I realise that I'm putting myself out there for criticism of my own poor punctuation or spelling, but I can't help a wee poke at those people who take the time to write a public notice ... and get it wrong. Nothing makes my toes curl, and yet, perversely, pleases me, quite like a misplaced apostrophe on a poster on the tube, or a missing comma on laminated advert in a department store. Whilst part of me dies inside at the prospect of the death of our fine and noble language, another part leaps with glee that I've caught another one at it. Part of me wants to smack the knees of people who use the wrong their / there / they're and another chuckles at the misapplication of it's / its.

And so I give you promotional signage from the new local oriental cafe, Lily's Tea House, where, apparently, you can eat on the premises, or eat. At. Home.

Do get in touch if you have a submission for Ungood English #2. I know there's more out there ...

Sunday, 11 October 2009

A Weekend Of Two Halves

This was been a weekend of some length. Weekends are so much longer if they start on Friday, don't you think?

Actually, all of my weekends start on Friday. I only work Monday to Thursday, you see, and I have Fridays off to flex my creative muscles, and make jewellery. My Fridays usually end up being pretty chilled out and not wildly productive (that's our little secret). But this week, I had lots to do to get ready for the second, Open House weekend, as well as the prospect of a lovely house guest to look forward to.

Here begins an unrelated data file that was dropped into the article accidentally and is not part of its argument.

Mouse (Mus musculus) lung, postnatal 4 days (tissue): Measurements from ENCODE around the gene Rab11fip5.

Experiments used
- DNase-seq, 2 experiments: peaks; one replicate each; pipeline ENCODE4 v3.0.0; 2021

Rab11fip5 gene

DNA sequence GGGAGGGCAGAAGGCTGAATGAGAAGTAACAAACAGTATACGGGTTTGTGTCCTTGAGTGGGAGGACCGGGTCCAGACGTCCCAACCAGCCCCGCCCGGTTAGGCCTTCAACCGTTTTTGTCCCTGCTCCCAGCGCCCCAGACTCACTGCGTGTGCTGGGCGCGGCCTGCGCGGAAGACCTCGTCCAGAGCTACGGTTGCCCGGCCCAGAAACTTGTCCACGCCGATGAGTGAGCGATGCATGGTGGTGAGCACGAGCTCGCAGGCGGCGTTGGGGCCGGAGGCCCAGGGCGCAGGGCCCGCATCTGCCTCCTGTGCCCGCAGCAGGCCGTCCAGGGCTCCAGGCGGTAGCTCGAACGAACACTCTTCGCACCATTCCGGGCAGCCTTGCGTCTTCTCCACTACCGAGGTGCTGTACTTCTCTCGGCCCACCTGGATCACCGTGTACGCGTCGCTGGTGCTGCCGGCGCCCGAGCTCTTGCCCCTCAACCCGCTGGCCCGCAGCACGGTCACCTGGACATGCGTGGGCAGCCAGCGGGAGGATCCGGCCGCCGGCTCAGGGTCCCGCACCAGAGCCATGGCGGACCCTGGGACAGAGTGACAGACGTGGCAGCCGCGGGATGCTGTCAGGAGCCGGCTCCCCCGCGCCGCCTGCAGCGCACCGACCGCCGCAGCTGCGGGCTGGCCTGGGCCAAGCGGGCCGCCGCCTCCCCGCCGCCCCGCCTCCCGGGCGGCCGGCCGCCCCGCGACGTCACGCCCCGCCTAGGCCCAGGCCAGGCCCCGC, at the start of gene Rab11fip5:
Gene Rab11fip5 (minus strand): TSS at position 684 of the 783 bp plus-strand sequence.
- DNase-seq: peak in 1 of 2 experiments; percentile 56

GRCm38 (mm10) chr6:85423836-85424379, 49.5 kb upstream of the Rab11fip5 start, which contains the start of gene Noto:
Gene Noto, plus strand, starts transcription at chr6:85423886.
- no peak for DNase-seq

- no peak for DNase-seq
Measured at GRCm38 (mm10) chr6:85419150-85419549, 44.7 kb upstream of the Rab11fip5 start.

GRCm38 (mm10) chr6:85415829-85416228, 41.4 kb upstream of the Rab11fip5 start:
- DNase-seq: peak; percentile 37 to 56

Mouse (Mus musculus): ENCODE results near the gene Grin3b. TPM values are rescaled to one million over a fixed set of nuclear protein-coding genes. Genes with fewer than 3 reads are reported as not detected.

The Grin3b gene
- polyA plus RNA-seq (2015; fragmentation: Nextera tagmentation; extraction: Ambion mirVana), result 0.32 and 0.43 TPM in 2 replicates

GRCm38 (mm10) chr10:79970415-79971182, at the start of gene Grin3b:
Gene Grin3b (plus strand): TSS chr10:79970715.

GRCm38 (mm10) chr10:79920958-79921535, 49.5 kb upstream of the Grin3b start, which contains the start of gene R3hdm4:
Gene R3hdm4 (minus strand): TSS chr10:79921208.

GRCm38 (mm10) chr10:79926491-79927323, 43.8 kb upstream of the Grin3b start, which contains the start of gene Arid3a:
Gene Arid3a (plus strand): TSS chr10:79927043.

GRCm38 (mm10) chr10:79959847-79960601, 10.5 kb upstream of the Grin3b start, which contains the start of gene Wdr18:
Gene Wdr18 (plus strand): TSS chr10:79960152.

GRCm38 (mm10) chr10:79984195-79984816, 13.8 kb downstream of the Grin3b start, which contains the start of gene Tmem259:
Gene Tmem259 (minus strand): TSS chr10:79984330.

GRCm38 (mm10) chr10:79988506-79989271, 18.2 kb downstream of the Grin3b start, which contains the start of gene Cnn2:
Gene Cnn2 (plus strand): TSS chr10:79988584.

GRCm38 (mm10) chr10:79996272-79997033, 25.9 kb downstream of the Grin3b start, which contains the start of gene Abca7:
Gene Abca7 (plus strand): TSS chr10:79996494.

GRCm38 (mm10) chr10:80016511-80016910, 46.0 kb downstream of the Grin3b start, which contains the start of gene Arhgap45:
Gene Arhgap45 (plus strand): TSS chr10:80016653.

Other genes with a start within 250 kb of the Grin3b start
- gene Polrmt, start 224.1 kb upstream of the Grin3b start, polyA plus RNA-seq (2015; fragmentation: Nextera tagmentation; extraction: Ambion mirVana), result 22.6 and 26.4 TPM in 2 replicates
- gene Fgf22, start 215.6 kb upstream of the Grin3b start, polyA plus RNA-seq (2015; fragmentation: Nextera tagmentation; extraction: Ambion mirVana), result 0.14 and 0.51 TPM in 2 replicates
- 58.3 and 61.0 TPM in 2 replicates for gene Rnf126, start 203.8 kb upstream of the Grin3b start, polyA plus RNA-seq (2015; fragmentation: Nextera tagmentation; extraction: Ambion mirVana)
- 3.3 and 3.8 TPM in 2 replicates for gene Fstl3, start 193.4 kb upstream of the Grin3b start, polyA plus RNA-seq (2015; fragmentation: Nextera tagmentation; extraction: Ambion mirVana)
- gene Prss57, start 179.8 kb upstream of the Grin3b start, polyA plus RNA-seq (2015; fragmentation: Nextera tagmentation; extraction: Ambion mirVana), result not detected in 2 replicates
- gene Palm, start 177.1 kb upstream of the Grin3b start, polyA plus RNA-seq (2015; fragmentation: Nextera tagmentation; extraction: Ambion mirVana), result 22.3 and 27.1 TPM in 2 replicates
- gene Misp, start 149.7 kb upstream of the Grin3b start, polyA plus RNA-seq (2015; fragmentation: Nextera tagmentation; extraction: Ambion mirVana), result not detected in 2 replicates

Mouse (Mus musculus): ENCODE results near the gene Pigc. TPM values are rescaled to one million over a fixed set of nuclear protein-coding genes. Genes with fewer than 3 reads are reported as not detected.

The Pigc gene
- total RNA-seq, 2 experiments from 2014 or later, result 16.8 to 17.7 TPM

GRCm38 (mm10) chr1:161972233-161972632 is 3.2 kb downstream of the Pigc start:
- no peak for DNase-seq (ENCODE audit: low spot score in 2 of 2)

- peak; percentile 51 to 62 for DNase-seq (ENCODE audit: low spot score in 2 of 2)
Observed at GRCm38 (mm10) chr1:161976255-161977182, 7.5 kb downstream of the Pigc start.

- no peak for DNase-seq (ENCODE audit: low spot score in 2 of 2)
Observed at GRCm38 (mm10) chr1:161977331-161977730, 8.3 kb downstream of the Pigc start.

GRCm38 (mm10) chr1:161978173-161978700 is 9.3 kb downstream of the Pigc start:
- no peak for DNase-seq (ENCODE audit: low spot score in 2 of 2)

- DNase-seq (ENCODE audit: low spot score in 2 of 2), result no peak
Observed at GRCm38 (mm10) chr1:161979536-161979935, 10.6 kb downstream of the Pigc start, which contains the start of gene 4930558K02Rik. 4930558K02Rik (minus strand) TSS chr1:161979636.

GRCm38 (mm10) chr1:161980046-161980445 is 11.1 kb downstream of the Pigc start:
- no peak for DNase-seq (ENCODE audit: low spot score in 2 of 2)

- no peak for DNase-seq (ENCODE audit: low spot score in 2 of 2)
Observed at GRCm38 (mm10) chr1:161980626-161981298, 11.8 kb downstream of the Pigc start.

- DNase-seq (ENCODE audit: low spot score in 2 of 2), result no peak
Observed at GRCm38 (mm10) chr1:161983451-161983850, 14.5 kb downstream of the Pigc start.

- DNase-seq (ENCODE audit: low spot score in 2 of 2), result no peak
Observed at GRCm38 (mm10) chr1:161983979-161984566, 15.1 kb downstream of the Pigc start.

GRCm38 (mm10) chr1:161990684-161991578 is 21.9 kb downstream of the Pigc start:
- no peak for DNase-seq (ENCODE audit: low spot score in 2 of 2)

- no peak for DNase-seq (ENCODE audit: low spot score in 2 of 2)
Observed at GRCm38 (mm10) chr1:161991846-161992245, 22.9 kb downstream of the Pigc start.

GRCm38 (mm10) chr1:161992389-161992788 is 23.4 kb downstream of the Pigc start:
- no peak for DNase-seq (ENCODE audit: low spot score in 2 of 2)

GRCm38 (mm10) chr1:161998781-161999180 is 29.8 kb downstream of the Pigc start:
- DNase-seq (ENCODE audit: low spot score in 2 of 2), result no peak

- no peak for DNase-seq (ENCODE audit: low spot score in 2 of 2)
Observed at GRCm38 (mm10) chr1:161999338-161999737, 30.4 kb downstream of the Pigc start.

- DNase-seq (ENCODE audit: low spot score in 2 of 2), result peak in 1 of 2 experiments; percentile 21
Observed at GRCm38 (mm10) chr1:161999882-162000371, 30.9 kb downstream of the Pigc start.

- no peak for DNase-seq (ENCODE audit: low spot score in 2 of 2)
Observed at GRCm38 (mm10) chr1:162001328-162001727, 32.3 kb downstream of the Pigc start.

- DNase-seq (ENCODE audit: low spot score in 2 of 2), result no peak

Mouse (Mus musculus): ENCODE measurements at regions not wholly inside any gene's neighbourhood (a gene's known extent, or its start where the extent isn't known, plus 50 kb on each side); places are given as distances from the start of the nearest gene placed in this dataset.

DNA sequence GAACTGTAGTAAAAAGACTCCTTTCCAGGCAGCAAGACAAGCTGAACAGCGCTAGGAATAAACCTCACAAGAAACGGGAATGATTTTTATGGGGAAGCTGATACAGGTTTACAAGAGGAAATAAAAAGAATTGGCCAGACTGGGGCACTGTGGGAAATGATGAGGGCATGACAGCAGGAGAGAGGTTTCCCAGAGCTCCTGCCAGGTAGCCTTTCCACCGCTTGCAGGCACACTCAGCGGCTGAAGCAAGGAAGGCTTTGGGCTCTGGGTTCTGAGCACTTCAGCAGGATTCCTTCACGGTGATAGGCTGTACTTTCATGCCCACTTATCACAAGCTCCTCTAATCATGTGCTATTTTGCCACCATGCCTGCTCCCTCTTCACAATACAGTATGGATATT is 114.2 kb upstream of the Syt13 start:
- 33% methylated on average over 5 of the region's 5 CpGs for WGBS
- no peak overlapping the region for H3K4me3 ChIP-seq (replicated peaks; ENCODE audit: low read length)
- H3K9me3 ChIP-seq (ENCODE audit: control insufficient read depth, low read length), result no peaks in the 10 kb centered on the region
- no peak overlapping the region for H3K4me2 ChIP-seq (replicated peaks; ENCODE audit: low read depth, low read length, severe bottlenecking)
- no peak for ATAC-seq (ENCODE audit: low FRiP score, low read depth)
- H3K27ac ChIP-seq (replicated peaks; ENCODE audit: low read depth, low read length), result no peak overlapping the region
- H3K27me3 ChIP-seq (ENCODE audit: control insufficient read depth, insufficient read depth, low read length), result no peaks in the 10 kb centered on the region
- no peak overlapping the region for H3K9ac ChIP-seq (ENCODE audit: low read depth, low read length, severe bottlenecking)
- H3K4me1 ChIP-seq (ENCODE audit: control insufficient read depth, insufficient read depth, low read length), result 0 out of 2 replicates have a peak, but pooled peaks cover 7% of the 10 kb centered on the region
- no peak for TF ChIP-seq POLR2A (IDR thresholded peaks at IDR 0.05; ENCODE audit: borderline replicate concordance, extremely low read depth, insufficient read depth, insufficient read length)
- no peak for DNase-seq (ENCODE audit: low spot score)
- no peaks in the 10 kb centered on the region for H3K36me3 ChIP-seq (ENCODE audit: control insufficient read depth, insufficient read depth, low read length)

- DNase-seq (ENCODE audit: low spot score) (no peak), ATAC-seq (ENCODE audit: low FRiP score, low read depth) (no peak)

So. I got up bright and early and got all my domestic drudgery out of the way, AND got to the caff for breakfast, AND dropped around to see Gorgeous Gillian (my Open House hostess with the mostess) all before the talented Mr London Street (and the most sophisticated crass man I know) arrived.

So, my Friday started with feelings of productivity.

There ensued a day of hard core jewellery making, cake baking, tea drinking, and conversation of the meandering kind that you can only enjoy with a good friend. (There was also an incident relating to the European Cheese On Toast Mountain, but the less said about that, the better).